Assessment Policies and Procedures


Learning assessment methods are provided on the CEI website at Learning Assessments | HKUST CEI | Center for Education Innovation.

The University has agreed on basic policies for the management of student assessment:

  1. Faculty responsible for the course should announce the course grading scheme to the class in the first week of lectures. It is good practice to include the scheme in the course outline/syllabus with a brief mapping of how each assessment task of the course is aligned with the course ILOs.
  2. Final grades given for a course may be based on student performance in a variety of assessments, e.g. tests, essays, reports, assignments, presentations, classroom participation, and laboratory exercises, as well as on a final examination. It is helpful to students, and good practice, to specify the nature, number, and timing of the assessments and the percentage contribution of each assessment to the overall course grade.
  3. In assigning the overall course grade the method of determining the grade should be transparent. Clear documentation should be retained on how the overall grade has been derived.
  4. Course grades should be determined on the basis of the work done by students during the term and up to the point of grade posting.
  5. Final examinations should NOT be scheduled within the weeks assigned for lectures or the study break, but in the Examination Period at the end of the Term.
  6. Assessment of students should be fair and transparent. To avoid any possible claim of prejudice or bias, the University encourages faculty to grade tests and final examinations “blind” to students’ names, e.g. by assigning students with candidate numbers, where practicable.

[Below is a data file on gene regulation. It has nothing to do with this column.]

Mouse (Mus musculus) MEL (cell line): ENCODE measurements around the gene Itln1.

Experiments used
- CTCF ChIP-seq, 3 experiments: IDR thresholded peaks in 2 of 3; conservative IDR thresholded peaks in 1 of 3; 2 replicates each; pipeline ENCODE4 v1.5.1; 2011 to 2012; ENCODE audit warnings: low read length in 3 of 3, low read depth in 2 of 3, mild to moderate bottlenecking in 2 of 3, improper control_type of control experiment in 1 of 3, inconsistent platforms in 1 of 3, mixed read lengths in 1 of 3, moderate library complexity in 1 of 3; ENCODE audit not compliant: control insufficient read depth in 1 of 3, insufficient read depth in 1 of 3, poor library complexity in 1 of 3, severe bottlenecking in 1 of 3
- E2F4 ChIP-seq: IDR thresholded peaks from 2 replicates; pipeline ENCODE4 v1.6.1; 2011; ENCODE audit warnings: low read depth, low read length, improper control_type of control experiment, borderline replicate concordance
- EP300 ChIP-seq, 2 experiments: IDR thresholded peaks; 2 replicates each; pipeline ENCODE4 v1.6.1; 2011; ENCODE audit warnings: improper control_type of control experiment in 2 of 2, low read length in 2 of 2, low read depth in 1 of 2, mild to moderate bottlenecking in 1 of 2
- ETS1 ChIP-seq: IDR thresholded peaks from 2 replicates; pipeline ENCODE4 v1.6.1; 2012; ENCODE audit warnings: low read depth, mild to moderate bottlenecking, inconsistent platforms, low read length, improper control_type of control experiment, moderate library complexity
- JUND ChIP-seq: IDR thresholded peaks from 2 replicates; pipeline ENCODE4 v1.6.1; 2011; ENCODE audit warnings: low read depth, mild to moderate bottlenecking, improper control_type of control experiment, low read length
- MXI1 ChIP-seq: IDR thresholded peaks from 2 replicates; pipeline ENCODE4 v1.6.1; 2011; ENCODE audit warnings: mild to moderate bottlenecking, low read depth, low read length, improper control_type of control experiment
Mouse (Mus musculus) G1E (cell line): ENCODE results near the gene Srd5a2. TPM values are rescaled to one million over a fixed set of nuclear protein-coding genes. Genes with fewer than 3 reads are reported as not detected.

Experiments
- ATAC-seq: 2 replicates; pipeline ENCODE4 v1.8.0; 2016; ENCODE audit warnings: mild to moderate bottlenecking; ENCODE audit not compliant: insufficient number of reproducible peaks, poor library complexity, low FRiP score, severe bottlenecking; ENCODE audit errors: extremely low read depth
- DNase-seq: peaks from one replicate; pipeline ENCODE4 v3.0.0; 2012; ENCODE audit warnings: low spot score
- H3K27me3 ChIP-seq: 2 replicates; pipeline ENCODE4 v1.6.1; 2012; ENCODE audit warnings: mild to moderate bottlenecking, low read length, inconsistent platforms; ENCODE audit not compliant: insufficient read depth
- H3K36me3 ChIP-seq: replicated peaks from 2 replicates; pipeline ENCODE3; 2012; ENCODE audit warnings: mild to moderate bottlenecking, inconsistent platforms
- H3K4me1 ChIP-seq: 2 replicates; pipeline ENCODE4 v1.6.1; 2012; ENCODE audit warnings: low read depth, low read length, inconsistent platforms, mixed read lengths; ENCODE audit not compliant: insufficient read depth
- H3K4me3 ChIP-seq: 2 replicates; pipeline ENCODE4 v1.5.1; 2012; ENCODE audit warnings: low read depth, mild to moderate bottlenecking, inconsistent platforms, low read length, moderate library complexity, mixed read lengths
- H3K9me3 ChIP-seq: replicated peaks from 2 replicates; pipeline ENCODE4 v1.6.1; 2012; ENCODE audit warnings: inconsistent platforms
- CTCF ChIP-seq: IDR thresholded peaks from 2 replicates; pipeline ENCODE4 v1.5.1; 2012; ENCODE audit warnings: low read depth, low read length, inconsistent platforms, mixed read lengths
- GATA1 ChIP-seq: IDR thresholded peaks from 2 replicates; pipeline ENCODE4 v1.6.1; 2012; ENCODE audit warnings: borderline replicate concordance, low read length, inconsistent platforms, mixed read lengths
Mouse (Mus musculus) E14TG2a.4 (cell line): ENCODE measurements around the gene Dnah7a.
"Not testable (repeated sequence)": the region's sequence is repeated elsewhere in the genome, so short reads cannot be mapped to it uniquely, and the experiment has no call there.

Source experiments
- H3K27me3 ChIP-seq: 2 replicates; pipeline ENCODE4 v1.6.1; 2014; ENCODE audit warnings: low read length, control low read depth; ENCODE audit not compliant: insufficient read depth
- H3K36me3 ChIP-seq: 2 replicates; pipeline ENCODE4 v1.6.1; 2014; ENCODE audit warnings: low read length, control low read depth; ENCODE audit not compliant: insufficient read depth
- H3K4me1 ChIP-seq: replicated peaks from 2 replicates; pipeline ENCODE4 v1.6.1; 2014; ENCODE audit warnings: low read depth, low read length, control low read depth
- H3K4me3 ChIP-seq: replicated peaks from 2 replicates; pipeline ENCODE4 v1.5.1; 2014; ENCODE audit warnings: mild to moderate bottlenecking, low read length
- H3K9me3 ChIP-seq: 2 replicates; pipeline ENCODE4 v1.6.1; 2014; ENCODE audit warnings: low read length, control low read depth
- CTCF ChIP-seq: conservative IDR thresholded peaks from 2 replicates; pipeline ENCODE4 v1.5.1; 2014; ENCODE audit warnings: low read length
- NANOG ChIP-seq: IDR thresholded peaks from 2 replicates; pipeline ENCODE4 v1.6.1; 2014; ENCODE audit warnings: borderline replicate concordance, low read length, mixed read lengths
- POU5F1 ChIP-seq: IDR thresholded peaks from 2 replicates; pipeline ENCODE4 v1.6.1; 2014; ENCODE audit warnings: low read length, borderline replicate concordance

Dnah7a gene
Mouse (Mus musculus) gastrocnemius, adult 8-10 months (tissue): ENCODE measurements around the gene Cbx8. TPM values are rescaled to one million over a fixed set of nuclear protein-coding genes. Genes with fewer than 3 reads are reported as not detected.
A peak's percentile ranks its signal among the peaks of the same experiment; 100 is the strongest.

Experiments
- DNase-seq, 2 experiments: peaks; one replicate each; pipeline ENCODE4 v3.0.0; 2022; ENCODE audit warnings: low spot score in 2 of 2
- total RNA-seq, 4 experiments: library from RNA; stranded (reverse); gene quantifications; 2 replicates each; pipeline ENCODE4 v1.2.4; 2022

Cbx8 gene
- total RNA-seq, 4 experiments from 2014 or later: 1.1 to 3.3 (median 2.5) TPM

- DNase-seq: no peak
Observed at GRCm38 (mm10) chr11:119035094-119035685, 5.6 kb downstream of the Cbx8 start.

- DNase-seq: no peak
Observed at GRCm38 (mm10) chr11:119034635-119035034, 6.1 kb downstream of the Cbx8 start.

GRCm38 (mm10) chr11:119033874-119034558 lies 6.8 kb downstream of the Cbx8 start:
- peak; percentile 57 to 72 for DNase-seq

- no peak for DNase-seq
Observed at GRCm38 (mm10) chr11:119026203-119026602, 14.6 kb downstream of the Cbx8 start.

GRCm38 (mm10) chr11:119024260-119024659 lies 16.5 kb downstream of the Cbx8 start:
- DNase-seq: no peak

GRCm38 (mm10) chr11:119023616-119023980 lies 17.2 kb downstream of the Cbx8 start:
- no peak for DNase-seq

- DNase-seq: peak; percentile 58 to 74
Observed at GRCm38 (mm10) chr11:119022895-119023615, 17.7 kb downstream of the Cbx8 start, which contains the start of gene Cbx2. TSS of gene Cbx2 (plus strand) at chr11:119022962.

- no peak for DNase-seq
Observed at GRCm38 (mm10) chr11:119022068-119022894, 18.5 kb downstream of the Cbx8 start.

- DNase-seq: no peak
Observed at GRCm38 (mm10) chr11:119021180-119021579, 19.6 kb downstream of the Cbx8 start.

The University encourages faculty to consider applying the following good practice in designing and setting assessments, particularly where the intention is to evaluate students’ achievement of learning outcomes agreed for the course and the program:

  1. Use a sufficient range and variety of assessments, to allow students to demonstrate achievement, of course, intended learning outcomes;
  2. Coordinate among faculty to manage the number, timing, and type of assessments required of students for the Term, to ensure that students are not over-assessed or over-burdened;
  3. Design assessments that decrease the likelihood of plagiarism by requiring students to apply, analyze, evaluate and synthesize information (rather than recall facts or concepts that could be easily reproduced from websites or other sources);
  4. Make past examination papers available to students to inform and direct students’ learning.

The University has issued Guidelines for Use of Undergraduate Course Grade Distribution Bands, detailing the criterion-referencing grading basis, the mechanism of grade approval and review at department and university levels, and the grade distribution guideline bands approved by the Senate in April 2020.